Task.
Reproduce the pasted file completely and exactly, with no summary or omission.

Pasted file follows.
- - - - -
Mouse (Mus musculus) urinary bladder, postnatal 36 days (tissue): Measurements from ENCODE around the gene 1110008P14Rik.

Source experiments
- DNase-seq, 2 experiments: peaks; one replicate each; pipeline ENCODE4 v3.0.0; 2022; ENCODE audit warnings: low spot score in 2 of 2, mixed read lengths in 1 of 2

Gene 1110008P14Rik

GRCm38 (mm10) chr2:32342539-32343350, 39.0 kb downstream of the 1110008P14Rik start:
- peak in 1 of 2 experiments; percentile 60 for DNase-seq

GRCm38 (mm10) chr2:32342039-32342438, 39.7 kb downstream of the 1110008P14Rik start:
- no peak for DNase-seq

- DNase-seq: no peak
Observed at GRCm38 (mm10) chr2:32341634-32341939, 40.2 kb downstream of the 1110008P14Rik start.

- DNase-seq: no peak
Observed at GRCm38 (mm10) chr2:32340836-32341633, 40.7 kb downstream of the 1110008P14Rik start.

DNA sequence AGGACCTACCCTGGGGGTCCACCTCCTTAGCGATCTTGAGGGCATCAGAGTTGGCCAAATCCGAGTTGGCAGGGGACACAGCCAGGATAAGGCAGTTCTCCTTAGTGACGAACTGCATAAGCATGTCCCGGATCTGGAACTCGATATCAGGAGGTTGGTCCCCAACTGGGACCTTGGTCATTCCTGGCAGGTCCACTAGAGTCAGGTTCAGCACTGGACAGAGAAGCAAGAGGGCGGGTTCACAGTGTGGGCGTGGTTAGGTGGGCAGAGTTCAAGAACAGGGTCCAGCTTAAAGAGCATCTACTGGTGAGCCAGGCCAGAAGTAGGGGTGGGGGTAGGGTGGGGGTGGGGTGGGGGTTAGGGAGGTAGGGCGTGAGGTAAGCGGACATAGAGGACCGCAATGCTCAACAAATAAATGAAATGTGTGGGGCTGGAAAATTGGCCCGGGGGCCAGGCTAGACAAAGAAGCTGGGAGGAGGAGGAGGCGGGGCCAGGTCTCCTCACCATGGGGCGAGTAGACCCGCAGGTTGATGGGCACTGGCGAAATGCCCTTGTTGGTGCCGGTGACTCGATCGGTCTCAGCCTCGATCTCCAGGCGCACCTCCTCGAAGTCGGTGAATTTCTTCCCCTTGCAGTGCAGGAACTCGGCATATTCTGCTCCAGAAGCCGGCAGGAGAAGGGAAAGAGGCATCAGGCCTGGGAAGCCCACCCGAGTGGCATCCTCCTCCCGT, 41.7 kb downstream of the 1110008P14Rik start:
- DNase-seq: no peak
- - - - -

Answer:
Mouse (Mus musculus) urinary bladder, postnatal 36 days (tissue): Measurements from ENCODE around the gene 1110008P14Rik.

Source experiments
- DNase-seq, 2 experiments: peaks; one replicate each; pipeline ENCODE4 v3.0.0; 2022; ENCODE audit warnings: low spot score in 2 of 2, mixed read lengths in 1 of 2

Gene 1110008P14Rik

GRCm38 (mm10) chr2:32342539-32343350, 39.0 kb downstream of the 1110008P14Rik start:
- peak in 1 of 2 experiments; percentile 60 for DNase-seq

GRCm38 (mm10) chr2:32342039-32342438, 39.7 kb downstream of the 1110008P14Rik start:
- no peak for DNase-seq

- DNase-seq: no peak
Observed at GRCm38 (mm10) chr2:32341634-32341939, 40.2 kb downstream of the 1110008P14Rik start.

- DNase-seq: no peak
Observed at GRCm38 (mm10) chr2:32340836-32341633, 40.7 kb downstream of the 1110008P14Rik start.

DNA sequence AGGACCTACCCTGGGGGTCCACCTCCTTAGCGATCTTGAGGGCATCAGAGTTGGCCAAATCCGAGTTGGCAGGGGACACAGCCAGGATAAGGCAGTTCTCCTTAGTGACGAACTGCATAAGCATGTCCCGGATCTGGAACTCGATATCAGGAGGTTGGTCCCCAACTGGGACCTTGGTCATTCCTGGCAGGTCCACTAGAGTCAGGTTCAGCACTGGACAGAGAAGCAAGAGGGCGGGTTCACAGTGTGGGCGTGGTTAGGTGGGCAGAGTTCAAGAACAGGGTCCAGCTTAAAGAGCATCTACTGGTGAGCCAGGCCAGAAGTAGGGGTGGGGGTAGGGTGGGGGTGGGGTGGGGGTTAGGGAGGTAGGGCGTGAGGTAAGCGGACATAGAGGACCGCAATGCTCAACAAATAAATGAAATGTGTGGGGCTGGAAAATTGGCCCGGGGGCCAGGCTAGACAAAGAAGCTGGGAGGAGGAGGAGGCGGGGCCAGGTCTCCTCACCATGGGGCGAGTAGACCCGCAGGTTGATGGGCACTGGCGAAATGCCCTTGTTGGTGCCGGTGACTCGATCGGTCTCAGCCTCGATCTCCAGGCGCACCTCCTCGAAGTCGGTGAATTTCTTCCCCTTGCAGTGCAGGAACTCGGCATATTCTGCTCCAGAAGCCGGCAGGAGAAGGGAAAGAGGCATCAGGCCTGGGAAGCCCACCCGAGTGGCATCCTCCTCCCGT, 41.7 kb downstream of the 1110008P14Rik start:
- DNase-seq: no peak